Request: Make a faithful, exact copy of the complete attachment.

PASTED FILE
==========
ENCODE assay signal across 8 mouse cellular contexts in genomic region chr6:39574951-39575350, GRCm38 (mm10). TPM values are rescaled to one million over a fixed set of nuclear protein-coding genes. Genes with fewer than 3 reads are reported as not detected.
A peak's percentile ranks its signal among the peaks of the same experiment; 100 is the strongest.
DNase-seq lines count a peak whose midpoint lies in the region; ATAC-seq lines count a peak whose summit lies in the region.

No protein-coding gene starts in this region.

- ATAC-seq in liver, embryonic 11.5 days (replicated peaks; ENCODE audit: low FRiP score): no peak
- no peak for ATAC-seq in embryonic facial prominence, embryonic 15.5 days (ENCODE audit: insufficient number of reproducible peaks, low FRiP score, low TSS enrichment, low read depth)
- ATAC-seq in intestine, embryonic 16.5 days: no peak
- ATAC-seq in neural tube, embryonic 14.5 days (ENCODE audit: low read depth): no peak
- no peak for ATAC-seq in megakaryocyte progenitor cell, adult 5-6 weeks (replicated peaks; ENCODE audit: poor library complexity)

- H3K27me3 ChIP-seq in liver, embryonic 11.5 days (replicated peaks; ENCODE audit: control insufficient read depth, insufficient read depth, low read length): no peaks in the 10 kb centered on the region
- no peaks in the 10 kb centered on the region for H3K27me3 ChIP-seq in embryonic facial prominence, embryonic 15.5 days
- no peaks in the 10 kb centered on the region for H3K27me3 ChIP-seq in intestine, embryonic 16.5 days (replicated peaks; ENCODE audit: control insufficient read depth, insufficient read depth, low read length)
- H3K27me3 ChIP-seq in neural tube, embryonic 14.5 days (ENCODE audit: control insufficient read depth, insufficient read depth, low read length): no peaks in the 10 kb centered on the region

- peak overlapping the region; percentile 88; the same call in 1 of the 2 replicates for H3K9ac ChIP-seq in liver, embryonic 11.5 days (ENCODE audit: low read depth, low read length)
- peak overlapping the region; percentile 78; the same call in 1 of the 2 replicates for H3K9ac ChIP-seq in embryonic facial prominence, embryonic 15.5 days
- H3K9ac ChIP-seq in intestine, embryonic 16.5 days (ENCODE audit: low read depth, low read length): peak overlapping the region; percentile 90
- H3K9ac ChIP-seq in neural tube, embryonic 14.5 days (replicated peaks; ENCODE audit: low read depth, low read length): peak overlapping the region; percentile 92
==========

ENCODE assay signal across 8 mouse cellular contexts in genomic region chr6:39574951-39575350, GRCm38 (mm10). TPM values are rescaled to one million over a fixed set of nuclear protein-coding genes. Genes with fewer than 3 reads are reported as not detected.
A peak's percentile ranks its signal among the peaks of the same experiment; 100 is the strongest.
DNase-seq lines count a peak whose midpoint lies in the region; ATAC-seq lines count a peak whose summit lies in the region.

No protein-coding gene starts in this region.

- ATAC-seq in liver, embryonic 11.5 days (replicated peaks; ENCODE audit: low FRiP score): no peak
- no peak for ATAC-seq in embryonic facial prominence, embryonic 15.5 days (ENCODE audit: insufficient number of reproducible peaks, low FRiP score, low TSS enrichment, low read depth)
- ATAC-seq in intestine, embryonic 16.5 days: no peak
- ATAC-seq in neural tube, embryonic 14.5 days (ENCODE audit: low read depth): no peak
- no peak for ATAC-seq in megakaryocyte progenitor cell, adult 5-6 weeks (replicated peaks; ENCODE audit: poor library complexity)

- H3K27me3 ChIP-seq in liver, embryonic 11.5 days (replicated peaks; ENCODE audit: control insufficient read depth, insufficient read depth, low read length): no peaks in the 10 kb centered on the region
- no peaks in the 10 kb centered on the region for H3K27me3 ChIP-seq in embryonic facial prominence, embryonic 15.5 days
- no peaks in the 10 kb centered on the region for H3K27me3 ChIP-seq in intestine, embryonic 16.5 days (replicated peaks; ENCODE audit: control insufficient read depth, insufficient read depth, low read length)
- H3K27me3 ChIP-seq in neural tube, embryonic 14.5 days (ENCODE audit: control insufficient read depth, insufficient read depth, low read length): no peaks in the 10 kb centered on the region

- peak overlapping the region; percentile 88; the same call in 1 of the 2 replicates for H3K9ac ChIP-seq in liver, embryonic 11.5 days (ENCODE audit: low read depth, low read length)
- peak overlapping the region; percentile 78; the same call in 1 of the 2 replicates for H3K9ac ChIP-seq in embryonic facial prominence, embryonic 15.5 days
- H3K9ac ChIP-seq in intestine, embryonic 16.5 days (ENCODE audit: low read depth, low read length): peak overlapping the region; percentile 90
- H3K9ac ChIP-seq in neural tube, embryonic 14.5 days (replicated peaks; ENCODE audit: low read depth, low read length): peak overlapping the region; percentile 92